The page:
Suites or part of: Adobe Photoshop CC, Adobe Illustrator CC and Adobe Acrobat Pro DC are part of the Adobe Creative Cloud. Microsoft Word 2016, and Microsoft Excel 2016 are part of Microsoft Office 2016 for Mac (now in free preview). Apple Pages, and Apple Keynote are preinstalled as Apple iWork suite as well as Apple Calendar and Apple Contacts.

Development tools

Utilities for Power Users: Caffeine, Growl and HardwareGrowler, iStat Menu Pro, Disk Inventory X, Tor Browser and TrueCrypt 7.1a (you need to fix a little installation bug on OS X 10.10), Kinematic and Boot2Docker for Docker, Sublime Text 3 (with some additions like: Spacegray Theme, Soda Theme, a new icon, Source Code Pro font), Tower, Visual Studio Code, Android SDK (for Android emulator) and XCode (for iOS emulator), VirtualBox (with some useful Linux virtual images), iTerm 2.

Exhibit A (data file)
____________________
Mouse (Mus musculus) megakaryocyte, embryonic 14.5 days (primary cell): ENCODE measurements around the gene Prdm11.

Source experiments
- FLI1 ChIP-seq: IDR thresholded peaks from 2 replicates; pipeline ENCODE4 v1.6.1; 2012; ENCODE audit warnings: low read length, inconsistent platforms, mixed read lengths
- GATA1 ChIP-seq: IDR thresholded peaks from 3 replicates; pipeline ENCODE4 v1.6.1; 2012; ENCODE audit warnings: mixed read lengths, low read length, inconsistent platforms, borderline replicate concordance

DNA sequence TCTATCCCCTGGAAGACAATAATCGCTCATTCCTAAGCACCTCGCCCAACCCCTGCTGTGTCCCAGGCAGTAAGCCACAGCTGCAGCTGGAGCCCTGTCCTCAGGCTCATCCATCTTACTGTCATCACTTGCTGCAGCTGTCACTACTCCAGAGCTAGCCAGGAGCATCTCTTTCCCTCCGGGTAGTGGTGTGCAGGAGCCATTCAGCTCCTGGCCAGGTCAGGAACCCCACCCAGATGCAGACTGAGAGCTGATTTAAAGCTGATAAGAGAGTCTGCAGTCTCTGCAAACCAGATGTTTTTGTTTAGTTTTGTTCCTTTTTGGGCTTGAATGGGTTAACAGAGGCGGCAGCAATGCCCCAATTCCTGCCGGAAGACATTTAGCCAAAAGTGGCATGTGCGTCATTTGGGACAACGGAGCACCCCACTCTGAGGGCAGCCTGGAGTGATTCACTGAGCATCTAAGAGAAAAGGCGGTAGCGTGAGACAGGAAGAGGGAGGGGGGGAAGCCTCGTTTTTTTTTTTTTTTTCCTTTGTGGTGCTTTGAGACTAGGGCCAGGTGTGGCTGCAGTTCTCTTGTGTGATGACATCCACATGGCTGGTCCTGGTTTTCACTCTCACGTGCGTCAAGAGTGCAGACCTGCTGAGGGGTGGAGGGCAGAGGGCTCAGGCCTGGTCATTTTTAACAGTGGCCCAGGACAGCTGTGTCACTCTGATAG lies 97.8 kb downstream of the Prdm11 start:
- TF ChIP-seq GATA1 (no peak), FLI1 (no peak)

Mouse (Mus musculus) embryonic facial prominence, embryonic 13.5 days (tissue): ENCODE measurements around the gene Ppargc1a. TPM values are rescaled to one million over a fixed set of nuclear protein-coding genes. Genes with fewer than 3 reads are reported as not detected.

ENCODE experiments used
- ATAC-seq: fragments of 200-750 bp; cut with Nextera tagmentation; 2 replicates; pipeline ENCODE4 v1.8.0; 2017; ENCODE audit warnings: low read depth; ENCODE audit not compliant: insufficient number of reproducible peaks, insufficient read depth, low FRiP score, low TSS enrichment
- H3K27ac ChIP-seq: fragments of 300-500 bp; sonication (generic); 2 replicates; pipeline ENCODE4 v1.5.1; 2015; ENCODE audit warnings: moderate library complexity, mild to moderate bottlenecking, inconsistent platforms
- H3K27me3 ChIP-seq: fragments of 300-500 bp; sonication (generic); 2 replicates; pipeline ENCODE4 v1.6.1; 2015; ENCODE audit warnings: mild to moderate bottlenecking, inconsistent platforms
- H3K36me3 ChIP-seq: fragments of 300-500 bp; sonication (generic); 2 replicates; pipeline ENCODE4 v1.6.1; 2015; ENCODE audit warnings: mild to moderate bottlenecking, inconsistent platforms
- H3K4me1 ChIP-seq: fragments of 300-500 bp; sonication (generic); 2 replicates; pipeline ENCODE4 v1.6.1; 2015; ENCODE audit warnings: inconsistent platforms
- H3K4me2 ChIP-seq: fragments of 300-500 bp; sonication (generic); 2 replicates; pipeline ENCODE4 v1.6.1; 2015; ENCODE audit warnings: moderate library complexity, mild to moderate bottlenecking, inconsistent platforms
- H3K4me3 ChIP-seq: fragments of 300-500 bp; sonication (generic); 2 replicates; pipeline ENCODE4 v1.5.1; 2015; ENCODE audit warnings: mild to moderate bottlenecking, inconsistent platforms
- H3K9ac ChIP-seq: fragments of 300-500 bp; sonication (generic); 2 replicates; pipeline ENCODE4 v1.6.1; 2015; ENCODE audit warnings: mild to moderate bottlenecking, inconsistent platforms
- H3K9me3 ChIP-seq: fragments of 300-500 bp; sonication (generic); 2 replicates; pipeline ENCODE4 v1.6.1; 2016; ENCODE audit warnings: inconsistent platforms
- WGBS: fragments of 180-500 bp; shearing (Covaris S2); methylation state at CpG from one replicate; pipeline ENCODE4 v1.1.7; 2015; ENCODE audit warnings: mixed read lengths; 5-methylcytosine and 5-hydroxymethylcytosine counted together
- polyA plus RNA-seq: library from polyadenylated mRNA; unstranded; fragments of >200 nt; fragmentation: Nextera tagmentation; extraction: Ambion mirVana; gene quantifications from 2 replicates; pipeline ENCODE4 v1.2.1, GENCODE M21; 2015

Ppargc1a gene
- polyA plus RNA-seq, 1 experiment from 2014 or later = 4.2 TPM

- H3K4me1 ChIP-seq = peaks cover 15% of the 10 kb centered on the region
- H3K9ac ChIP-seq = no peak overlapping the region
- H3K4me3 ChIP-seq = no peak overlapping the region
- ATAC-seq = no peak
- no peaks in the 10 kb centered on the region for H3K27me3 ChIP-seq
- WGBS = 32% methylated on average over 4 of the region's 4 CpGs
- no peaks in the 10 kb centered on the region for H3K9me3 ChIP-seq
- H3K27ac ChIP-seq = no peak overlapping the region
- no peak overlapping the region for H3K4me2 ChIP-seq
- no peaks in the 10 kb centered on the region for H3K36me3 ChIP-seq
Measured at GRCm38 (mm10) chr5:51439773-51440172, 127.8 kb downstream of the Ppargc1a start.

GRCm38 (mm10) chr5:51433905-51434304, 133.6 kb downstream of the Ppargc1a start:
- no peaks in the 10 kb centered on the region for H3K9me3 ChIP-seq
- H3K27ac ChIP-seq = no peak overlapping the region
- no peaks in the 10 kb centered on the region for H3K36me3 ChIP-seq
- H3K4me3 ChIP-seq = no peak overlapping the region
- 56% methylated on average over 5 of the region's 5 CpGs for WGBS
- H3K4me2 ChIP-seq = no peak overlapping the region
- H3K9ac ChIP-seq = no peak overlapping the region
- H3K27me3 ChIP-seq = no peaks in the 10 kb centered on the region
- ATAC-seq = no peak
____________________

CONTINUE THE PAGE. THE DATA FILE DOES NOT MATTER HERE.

CLI: OhMyZSH, Homebrew, GPG (installed using brew), XCode Command Line Tools (from Apple Developers website), Git (with git-flow installed using brew), AWS CLI (install via pip), PhantomJS, s3cmd and faster s4cmd, Heroku toolbelt and Openshift Client Tools (install via gem).


Servers: MariaDB 10.0 (brew), MongoDB 3.0 (brew), Redis 3.0 (brew), Elasticsearch 1.6 (brew), Nginx 1.8.0 (brew), PostgreSQL 9.4.2 (via Postgres.app), Hadoop 2.7.0 (brew), Spark 1.4 (download from official website), Neo4j 2.2 (brew), Accumulo 1.7.0 (download from official website), Crate 0.49 (download from official website), Mesos 0.22 (download from official website), Riak 2.1.1 (brew), Storm 0.9.5 (download from official website), Zookeeper 3.4.6 (brew), Sphinx 2.2 (brew), Cassandra 2.1.5 (brew).